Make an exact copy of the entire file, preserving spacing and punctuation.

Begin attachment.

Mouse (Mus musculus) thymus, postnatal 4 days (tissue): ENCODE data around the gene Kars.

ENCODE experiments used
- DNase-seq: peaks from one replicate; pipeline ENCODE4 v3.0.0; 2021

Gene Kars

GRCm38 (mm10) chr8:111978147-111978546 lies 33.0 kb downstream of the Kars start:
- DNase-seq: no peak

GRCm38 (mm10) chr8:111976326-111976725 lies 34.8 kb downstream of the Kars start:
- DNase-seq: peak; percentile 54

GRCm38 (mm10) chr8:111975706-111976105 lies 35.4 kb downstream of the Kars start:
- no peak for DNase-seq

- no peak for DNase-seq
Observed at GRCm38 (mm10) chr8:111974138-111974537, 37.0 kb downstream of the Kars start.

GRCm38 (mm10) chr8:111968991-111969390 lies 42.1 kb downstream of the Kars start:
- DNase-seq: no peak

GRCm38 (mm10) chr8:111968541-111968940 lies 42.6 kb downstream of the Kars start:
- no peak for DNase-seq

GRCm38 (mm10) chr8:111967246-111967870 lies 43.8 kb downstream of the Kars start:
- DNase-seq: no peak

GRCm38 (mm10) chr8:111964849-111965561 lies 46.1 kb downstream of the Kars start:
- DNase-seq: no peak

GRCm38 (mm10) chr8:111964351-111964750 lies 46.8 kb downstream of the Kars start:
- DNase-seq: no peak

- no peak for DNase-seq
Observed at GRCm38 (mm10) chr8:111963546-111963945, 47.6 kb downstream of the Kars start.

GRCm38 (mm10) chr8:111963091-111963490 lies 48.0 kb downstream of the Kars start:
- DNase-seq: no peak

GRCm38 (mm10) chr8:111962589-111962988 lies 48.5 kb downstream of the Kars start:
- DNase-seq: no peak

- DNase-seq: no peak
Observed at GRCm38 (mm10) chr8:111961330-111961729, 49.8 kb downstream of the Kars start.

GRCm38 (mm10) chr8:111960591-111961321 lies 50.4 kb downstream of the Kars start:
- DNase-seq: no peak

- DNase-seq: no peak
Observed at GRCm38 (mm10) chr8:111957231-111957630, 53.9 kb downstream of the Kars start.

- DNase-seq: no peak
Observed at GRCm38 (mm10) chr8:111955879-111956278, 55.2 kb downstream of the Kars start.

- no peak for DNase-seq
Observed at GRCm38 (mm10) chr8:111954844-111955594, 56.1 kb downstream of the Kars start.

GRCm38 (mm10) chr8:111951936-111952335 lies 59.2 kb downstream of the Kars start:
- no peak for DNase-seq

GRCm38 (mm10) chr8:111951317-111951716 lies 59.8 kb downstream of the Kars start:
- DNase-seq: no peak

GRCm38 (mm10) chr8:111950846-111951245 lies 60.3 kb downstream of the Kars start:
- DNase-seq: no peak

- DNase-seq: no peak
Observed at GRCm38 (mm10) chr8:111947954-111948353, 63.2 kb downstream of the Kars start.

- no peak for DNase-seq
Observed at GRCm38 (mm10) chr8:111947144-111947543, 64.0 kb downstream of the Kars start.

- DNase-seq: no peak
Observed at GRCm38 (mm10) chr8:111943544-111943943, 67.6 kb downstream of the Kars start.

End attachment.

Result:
Mouse (Mus musculus) thymus, postnatal 4 days (tissue): ENCODE data around the gene Kars.

ENCODE experiments used
- DNase-seq: peaks from one replicate; pipeline ENCODE4 v3.0.0; 2021

Gene Kars

GRCm38 (mm10) chr8:111978147-111978546 lies 33.0 kb downstream of the Kars start:
- DNase-seq: no peak

GRCm38 (mm10) chr8:111976326-111976725 lies 34.8 kb downstream of the Kars start:
- DNase-seq: peak; percentile 54

GRCm38 (mm10) chr8:111975706-111976105 lies 35.4 kb downstream of the Kars start:
- no peak for DNase-seq

- no peak for DNase-seq
Observed at GRCm38 (mm10) chr8:111974138-111974537, 37.0 kb downstream of the Kars start.

GRCm38 (mm10) chr8:111968991-111969390 lies 42.1 kb downstream of the Kars start:
- DNase-seq: no peak

GRCm38 (mm10) chr8:111968541-111968940 lies 42.6 kb downstream of the Kars start:
- no peak for DNase-seq

GRCm38 (mm10) chr8:111967246-111967870 lies 43.8 kb downstream of the Kars start:
- DNase-seq: no peak

GRCm38 (mm10) chr8:111964849-111965561 lies 46.1 kb downstream of the Kars start:
- DNase-seq: no peak

GRCm38 (mm10) chr8:111964351-111964750 lies 46.8 kb downstream of the Kars start:
- DNase-seq: no peak

- no peak for DNase-seq
Observed at GRCm38 (mm10) chr8:111963546-111963945, 47.6 kb downstream of the Kars start.

GRCm38 (mm10) chr8:111963091-111963490 lies 48.0 kb downstream of the Kars start:
- DNase-seq: no peak

GRCm38 (mm10) chr8:111962589-111962988 lies 48.5 kb downstream of the Kars start:
- DNase-seq: no peak

- DNase-seq: no peak
Observed at GRCm38 (mm10) chr8:111961330-111961729, 49.8 kb downstream of the Kars start.

GRCm38 (mm10) chr8:111960591-111961321 lies 50.4 kb downstream of the Kars start:
- DNase-seq: no peak

- DNase-seq: no peak
Observed at GRCm38 (mm10) chr8:111957231-111957630, 53.9 kb downstream of the Kars start.

- DNase-seq: no peak
Observed at GRCm38 (mm10) chr8:111955879-111956278, 55.2 kb downstream of the Kars start.

- no peak for DNase-seq
Observed at GRCm38 (mm10) chr8:111954844-111955594, 56.1 kb downstream of the Kars start.

GRCm38 (mm10) chr8:111951936-111952335 lies 59.2 kb downstream of the Kars start:
- no peak for DNase-seq

GRCm38 (mm10) chr8:111951317-111951716 lies 59.8 kb downstream of the Kars start:
- DNase-seq: no peak

GRCm38 (mm10) chr8:111950846-111951245 lies 60.3 kb downstream of the Kars start:
- DNase-seq: no peak

- DNase-seq: no peak
Observed at GRCm38 (mm10) chr8:111947954-111948353, 63.2 kb downstream of the Kars start.

- no peak for DNase-seq
Observed at GRCm38 (mm10) chr8:111947144-111947543, 64.0 kb downstream of the Kars start.

- DNase-seq: no peak
Observed at GRCm38 (mm10) chr8:111943544-111943943, 67.6 kb downstream of the Kars start.